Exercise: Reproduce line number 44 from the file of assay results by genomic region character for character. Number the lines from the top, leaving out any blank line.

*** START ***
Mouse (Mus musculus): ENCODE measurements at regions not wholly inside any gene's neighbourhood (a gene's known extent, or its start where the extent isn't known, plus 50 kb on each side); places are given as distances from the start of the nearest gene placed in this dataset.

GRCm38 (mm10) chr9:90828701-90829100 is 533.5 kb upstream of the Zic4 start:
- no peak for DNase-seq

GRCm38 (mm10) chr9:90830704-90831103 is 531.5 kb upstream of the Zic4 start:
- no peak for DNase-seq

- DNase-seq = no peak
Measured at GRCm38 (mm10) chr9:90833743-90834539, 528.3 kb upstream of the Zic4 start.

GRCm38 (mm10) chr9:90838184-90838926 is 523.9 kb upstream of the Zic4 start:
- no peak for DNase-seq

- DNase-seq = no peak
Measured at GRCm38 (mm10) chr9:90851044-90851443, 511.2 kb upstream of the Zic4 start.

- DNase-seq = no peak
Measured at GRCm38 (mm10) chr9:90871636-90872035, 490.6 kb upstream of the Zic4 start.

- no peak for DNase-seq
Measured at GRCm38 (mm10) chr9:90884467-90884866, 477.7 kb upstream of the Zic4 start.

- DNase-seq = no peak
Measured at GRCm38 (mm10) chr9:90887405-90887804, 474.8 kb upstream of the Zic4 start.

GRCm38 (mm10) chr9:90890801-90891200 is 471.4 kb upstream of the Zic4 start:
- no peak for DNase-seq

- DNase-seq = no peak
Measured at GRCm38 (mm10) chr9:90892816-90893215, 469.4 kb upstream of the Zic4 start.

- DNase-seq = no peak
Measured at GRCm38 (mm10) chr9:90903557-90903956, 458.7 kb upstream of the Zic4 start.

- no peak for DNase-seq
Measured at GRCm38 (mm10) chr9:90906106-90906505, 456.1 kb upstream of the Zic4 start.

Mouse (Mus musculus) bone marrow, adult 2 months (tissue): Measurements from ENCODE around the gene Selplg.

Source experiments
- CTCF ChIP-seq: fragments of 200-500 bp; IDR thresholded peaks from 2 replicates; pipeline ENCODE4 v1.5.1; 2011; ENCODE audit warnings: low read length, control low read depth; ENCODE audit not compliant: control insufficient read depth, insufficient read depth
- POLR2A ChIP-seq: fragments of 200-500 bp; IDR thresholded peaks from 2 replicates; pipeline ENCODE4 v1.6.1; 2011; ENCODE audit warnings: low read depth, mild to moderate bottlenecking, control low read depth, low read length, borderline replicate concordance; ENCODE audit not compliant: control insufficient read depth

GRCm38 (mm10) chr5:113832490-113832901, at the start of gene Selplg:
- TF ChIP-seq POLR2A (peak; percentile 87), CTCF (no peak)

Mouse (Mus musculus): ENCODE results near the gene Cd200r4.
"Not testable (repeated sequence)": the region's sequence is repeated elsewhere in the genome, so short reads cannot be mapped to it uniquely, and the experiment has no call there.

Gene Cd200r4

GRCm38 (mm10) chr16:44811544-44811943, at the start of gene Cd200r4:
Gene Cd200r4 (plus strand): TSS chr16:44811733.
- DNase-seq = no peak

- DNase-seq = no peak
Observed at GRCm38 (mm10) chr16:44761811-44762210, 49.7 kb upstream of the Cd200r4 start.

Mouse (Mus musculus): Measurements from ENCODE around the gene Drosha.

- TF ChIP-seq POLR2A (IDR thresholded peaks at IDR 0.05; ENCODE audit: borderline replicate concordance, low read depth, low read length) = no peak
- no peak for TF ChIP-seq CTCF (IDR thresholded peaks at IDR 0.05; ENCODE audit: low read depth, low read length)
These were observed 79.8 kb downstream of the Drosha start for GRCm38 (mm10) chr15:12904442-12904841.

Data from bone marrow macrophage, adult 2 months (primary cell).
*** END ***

Data from bone marrow macrophage, adult 2 months (primary cell).